The Wall Street Journal, Opinion
OPINION: Inverted Thinking on Corporate Taxes
Instead of trying to bar U.S. companies from going overseas, why not make America more hospitable?
By Michael J. Graetz
Published July 16, 2014
Treasury Secretary Jack Lew must have loved the children's classic " Hans Brinker, or the Silver Skates"—and perhaps even believed it, especially the story of a Dutch boy who saves his nation by putting his finger in a leaking dike. That appears to be the Obama administration's approach to tax policy.
In a letter to Congress on Tuesday, Mr. Lew called on lawmakers to stop U.S. corporations from merging with foreign corporations and locating the parent company abroad to reduce their taxes. He also asked Congress to make the new law to combat such "inversions" retroactive to May. That was the month when Pfizer's attempt to merge with AstraZeneca in the U.K. produced front-page headlines. Mr. Lew's letter was apparently provoked by the similarly high-profile news in recent days that AbbVie, a U.S. biopharmaceutical company, is seeking to buy the Irish drug manufacturer Shire—and to make Ireland the parent company's tax home. Financial analysts have estimated that the move might save AbbVie $1.3 billion in taxes over the next several years.
The AbbVie news came almost in tandem with reports that the U.S.-based generic drug maker Mylan is buying the generic-drugs business of Abbot Laboratories in a $5.3 billion deal, with a plan to organize in the Netherlands and cut its tax bill.
In real life, the finger-in-the-dike approach doesn't work. With corporate inversions, there are simply too many companies that have very large incentives for poking more holes. Many more inversions are on the way. Investment bankers have warmed to the potential for this kind of merger business and are competing to be matchmakers for a flood of such deals.
Inversions by U.S. companies to take advantage of more favorable corporate tax laws abroad are nothing new. Of the more than 25 U.S. companies that inverted between 1982 and 2002, more than 20 made Bermuda or the Cayman Islands their home. Others chose Panama. One moved to the Netherlands, another to Canada.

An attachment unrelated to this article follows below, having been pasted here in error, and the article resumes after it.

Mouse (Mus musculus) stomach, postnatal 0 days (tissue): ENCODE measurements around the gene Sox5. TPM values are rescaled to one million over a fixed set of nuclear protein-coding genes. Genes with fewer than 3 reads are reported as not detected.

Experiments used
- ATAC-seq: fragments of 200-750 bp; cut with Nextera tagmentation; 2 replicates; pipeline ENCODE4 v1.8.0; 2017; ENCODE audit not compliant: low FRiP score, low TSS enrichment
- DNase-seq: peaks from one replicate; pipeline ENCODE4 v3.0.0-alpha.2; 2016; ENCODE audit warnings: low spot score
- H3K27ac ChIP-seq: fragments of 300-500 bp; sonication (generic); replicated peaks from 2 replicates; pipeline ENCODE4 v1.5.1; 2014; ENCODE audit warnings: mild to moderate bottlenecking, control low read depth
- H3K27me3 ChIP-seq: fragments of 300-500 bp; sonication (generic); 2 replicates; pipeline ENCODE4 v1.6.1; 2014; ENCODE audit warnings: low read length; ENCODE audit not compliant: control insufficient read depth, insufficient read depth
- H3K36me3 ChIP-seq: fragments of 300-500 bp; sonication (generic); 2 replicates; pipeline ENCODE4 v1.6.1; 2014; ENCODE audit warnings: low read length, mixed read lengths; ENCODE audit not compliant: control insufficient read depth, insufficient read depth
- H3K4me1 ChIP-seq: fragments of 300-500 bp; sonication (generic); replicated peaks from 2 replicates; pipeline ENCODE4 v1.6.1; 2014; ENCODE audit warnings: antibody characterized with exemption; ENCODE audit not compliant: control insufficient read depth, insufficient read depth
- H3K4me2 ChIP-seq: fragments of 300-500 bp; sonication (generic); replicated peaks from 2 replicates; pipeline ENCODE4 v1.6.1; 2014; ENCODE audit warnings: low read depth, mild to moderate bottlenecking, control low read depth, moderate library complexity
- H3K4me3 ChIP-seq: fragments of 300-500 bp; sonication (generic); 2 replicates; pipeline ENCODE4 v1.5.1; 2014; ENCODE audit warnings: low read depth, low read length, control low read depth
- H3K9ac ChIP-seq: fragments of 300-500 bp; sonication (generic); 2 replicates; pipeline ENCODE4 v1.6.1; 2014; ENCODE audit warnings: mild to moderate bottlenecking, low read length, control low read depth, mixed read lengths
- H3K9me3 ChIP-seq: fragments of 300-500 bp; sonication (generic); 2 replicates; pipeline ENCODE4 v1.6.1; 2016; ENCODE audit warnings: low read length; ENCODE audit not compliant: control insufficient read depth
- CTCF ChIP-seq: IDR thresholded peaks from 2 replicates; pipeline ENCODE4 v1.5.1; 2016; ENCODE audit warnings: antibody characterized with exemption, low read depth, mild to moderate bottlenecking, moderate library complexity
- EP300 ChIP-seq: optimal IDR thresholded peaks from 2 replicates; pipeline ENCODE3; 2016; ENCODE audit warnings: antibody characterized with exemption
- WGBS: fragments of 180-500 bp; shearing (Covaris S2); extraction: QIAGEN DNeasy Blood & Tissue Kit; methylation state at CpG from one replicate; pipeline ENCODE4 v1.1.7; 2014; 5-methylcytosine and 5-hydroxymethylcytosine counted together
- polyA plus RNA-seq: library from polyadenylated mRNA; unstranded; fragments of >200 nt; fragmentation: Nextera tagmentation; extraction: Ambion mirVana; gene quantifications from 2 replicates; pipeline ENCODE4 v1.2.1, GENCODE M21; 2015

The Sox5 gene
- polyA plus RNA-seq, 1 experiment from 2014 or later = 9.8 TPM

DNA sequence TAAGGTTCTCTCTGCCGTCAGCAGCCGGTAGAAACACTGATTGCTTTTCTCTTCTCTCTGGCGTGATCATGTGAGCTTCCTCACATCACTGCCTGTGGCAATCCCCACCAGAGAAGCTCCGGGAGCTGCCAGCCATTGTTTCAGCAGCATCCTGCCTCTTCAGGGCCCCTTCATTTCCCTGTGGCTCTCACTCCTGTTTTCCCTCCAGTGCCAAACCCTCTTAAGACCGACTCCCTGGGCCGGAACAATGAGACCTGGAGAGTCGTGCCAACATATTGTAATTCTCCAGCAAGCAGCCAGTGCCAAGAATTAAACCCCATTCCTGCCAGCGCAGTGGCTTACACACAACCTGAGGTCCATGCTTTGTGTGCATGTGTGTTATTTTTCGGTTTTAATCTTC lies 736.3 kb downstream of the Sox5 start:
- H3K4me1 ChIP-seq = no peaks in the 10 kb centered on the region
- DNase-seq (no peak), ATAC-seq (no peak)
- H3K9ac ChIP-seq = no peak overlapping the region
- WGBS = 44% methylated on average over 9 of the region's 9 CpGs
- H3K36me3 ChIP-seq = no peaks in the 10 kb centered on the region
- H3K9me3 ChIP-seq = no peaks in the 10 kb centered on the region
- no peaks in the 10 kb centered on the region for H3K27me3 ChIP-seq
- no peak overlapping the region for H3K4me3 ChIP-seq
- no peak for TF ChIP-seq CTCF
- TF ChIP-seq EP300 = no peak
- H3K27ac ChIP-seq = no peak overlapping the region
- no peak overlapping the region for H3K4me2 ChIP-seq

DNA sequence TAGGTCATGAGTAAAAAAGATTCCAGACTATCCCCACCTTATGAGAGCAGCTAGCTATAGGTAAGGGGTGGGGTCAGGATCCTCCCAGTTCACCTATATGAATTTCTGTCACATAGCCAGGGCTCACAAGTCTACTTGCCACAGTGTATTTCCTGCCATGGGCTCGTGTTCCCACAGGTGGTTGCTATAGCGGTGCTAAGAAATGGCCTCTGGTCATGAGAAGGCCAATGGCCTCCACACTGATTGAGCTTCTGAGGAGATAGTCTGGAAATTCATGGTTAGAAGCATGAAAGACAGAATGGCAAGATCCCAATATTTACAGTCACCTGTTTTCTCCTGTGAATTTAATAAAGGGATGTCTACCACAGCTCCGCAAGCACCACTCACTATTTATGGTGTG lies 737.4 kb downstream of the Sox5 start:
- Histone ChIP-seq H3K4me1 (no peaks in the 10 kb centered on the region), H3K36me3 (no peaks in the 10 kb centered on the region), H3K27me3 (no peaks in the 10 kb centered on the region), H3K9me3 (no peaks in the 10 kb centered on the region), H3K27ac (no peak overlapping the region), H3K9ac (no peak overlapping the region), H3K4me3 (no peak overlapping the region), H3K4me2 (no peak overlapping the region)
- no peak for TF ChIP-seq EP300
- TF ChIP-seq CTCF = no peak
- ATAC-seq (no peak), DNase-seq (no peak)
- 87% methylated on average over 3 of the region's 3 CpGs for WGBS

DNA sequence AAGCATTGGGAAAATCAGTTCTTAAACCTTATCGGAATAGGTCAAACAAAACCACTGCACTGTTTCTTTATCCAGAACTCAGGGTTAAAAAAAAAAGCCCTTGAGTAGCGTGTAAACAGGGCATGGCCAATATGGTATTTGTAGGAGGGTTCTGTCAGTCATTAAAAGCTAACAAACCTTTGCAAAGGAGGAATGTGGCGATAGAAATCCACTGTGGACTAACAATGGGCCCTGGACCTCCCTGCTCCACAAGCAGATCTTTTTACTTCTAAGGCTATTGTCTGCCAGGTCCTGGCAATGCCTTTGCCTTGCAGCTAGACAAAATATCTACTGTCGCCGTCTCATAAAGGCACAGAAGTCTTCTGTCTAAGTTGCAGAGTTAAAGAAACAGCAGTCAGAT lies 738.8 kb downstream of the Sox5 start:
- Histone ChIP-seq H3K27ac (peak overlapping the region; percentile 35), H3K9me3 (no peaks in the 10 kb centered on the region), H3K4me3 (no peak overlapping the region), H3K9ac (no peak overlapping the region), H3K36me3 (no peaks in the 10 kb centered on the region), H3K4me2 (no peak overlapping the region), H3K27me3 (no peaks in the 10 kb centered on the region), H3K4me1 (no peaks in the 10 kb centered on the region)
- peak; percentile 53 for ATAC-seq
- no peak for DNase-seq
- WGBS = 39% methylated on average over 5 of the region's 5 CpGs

The first effort to stop this tide was a 1996 Treasury regulation in response to the cosmetic company Helen of Troy's move to Bermuda. That regulation didn't work. So, in 2004, Congress enacted new anti-inversion legislation. That obviously hasn't worked either. Estimates by congressional staff show that inversions will cost the U.S. Treasury $20 billion in the next decade. Now, despite two decades of failed efforts in this realm, Mr. Lew and many senators and representatives want to tighten the 2004 law. The Treasury secretary calls also for companies to demonstrate "a new sense of economic patriotism."
Make no mistake: Such proposals would do nothing to make the U.S. a more favorable place to locate multinational headquarters or investments. If they succeed—which is unlikely, given the creativity of tax planners and the potential large tax savings at stake—the most likely outcome will be more foreign takeovers of U.S. companies. No anti-inversion legislation will block this route for garnering the large tax savings that U.S. companies are now seeking.
To ask, "How do we stop American companies from leaving for more favorable tax jurisdictions?" is asking the wrong question. The right question is "How do we make the United States a more favorable location for investments, jobs, headquarters, and research and development activities?" That will require genuine tax reform.
Ireland, Canada and the U.K. now have emerged as favored places to locate corporate headquarters. Their treasury officials are thrilled that U.S. companies want to relocate there. These countries have more in common than the English language and well-educated, motivated workers. They have all recently reformed their business income taxes to lower rates. At 35%, we now have the highest statutory corporate rate in the Organization for Economic Cooperation and Development, which has 34 developed countries as members. And, unlike the U.S., the vast majority of OECD countries do not impose taxes when their companies reinvest their foreign earnings at home. When U.K. or Irish treasury officials talk about their low-rate business-tax systems, they don't speak about patriotism; they talk about being "open for business."
The U.S. is the only OECD country that doesn't have a national tax on consumption. Relying, as we do, so heavily on individual and corporate income taxes to pay for federal expenditures hobbles us in today's global economy. Political leaders from both parties should demonstrate their own "economic patriotism." They need to stop just talking about tax reform. The time has come for them to sit down together and enact a tax system that is fair, simple for the vast majority of Americans, and much more conducive to economic growth.
Mr. Graetz, a professor at Columbia Law School, was a tax-policy official in the George H.W. Bush administration and is the author of "100 Million Unnecessary Returns: A Simple, Fair, and Competitive Tax Plan for the United States" (Yale University Press, 2008).